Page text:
• With both objects selected, press Ctrl+D to duplicate the pad.

  • With the duplicated objects still selected, choose from the main menu: Modify ‣ Mirror Selection ‣ Mirror Horizontally.

    _images/tut_hall_pad_mirror1.png
  • As next select only both “voltage leads” (either by click-dragging a rectangle around both objects or by kliking on the unselected object by holding the Shift key pressed).

  • Once both “voltage lead” objects are selected, choose from the main menu: Modify ‣ Mirror Selection ‣ Mirror Vertically.

    _images/tut_hall_pad_mirror2.png
  • Basically we’re done with the pads, However, we want to rename the pads to something more descriptive. To do this, double-click the entry you want to rename in outliner and change the names.

    _images/tut_hall_pad_names.png

Now the structure looks already almost finished. The only still missing elements are markers for alignment (since the H-bar and the pads need to be exposed in two different steps).

This part as Screencast

Part 2 of the tutorial: Drawing the contacts and pads


Creating alignment markers

This part demonstrates, how to create geometry and alignment markers. These markers are used later to align the structure.

  • Again, reduce the write field to 100 µm and focus the view to it (with the Home key).

  • Next, create a new layer in the layer editor, rename it to “Markers”, and select it. You can also want to change the color, if you do not like the default color.

  • Now, it’s time to create the marker geometry. For this we use the Create a regular polygon (createRegularPoly) command. To do this, choose from the main menu: Create ‣ Regular Polygon. You can specify the “correct” settings now or edit them after creation. We do the later, so do not adjust the values for now. Simply go with the defaults (or currently set values) and hit Execute & Close. The following object has been created (right image) from the default settings (left image):

    _images/tut_hall_star_cmd.png
  • This is not what we actually want. We will now adjust the properties of the geometry generator, to match a “star”:

    • Select the newly created object.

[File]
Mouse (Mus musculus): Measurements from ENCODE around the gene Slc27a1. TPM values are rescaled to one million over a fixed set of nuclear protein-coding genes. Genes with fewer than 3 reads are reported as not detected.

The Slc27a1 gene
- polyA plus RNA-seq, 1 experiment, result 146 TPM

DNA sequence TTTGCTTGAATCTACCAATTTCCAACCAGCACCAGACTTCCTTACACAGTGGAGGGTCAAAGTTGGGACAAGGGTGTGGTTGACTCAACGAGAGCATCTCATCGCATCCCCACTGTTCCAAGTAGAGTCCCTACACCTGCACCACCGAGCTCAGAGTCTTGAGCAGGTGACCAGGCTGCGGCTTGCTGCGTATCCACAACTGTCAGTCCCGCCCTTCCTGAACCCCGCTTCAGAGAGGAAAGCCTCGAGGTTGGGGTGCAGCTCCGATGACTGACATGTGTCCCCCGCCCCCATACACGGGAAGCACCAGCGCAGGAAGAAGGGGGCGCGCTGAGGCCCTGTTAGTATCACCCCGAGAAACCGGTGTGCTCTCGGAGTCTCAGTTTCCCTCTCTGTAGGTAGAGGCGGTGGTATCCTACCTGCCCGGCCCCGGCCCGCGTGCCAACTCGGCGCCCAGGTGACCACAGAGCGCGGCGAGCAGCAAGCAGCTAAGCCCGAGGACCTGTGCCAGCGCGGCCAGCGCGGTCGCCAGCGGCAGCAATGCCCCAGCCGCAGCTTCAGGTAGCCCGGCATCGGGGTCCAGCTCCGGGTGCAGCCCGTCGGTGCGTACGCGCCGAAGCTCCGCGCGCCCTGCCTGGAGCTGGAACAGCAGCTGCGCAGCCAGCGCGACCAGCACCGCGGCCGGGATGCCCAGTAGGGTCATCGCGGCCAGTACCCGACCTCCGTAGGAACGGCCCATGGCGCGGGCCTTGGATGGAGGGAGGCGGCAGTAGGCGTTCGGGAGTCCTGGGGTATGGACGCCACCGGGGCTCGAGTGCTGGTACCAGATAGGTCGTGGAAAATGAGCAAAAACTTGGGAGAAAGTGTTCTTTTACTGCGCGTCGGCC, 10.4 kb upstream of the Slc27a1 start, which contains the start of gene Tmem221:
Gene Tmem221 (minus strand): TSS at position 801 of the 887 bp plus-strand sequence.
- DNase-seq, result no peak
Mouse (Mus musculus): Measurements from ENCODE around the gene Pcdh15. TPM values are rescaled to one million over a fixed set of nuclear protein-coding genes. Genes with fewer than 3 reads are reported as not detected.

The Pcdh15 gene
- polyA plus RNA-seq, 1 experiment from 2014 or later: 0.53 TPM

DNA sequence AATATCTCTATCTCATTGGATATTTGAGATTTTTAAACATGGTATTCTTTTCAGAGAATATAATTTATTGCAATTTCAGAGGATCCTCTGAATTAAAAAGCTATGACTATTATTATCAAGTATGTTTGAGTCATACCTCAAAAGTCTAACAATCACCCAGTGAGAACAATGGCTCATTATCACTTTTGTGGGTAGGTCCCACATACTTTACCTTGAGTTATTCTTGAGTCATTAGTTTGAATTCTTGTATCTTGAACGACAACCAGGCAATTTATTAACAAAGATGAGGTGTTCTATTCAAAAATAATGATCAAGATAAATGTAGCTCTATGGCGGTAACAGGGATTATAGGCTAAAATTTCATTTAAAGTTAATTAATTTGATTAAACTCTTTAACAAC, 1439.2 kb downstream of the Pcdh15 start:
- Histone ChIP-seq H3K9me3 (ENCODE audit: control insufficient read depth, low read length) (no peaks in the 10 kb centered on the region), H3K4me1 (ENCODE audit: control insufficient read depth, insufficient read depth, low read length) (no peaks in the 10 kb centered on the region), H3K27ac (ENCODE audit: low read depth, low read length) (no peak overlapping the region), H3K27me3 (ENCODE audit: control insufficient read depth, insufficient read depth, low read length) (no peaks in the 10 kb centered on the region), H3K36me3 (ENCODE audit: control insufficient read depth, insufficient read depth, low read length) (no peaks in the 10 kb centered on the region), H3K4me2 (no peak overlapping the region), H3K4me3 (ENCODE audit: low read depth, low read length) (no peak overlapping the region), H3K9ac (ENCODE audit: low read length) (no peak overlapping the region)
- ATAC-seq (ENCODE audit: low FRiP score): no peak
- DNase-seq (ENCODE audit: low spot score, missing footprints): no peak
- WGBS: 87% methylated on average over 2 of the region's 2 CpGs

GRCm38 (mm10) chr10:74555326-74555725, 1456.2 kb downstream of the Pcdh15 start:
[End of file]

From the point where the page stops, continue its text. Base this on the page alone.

• In the attribute editor: choose the **Construction History details* property sheet.
    • Navigate to the RectangleNode 1. Here, the settings of the regular polygon node can be adjusted. Use the following values:
    _images/tut_hall_star1.png
  • Now, move the “star” object to -60,40 (whith move tool or by editing the Translation values in the Transform sheet of the attribute editor). You should also rename it to eg. “PM1” (either in attribute editor or in the outliner).

_images/tut_hall_star2.png
  • As next, we’re going to create the alignment marker. To keep this marker in the center of our just created “star” alignment object, we want it to be a child of this object. Before creating the marker, make sure the just created “star” is selected. Now, choose (from the main menu): Create ‣ Marker to create the position marker.

    Note

    If you take a look to the outliner, you notice, that “Marker1” is a child of “PM1”. This is so, because curing creation of the marker, “PM1” was selected. Alternatively, if there is no selection during the creation of a marker, it is placed as a “root” object and it can be placed a child of an object later (eg. with drag-and-drop in the outliner or with the parent command. The following image shows the object (with the position marker) and the relevant part in the outliner:

    _images/tut_hall_star3.png
  • For the other marker objects, we use Duplicate Special to create copies with “linked” geometry. This has the advantage, that we can modify the size and appearance of the marker object later. Do the following:

    • Select the “PM1” object (the “star” object, not the position marker child).
    • From the main menu select Edit ‣ Duplicate Special ‣ Array Duplicate (duplicate_b_s).
    • In the command settings dialog, use the following settings:
    _images/tut_hall_star_cpy.png

    (left) Settings for the duplicate array command. (right) result, after the command execution.

    Beside the successive translation make also sure to set Copy with referenced inputs and Place in sources’ parent group.

    • Hit “Execute & Close”.

Basically that’s it. Your hall structure is ready to be exposed.

This part as Screencast

Part 3 of the tutorial: Creating alignment markers


Advanced: Linking the geometry of the pads together

In this part, the node editor is used to link the geometry of the contact pads together.

Note

This part is only available as screencast

This part as Screencast

Part 4 of the tutorial: Linking the geometry of the pads together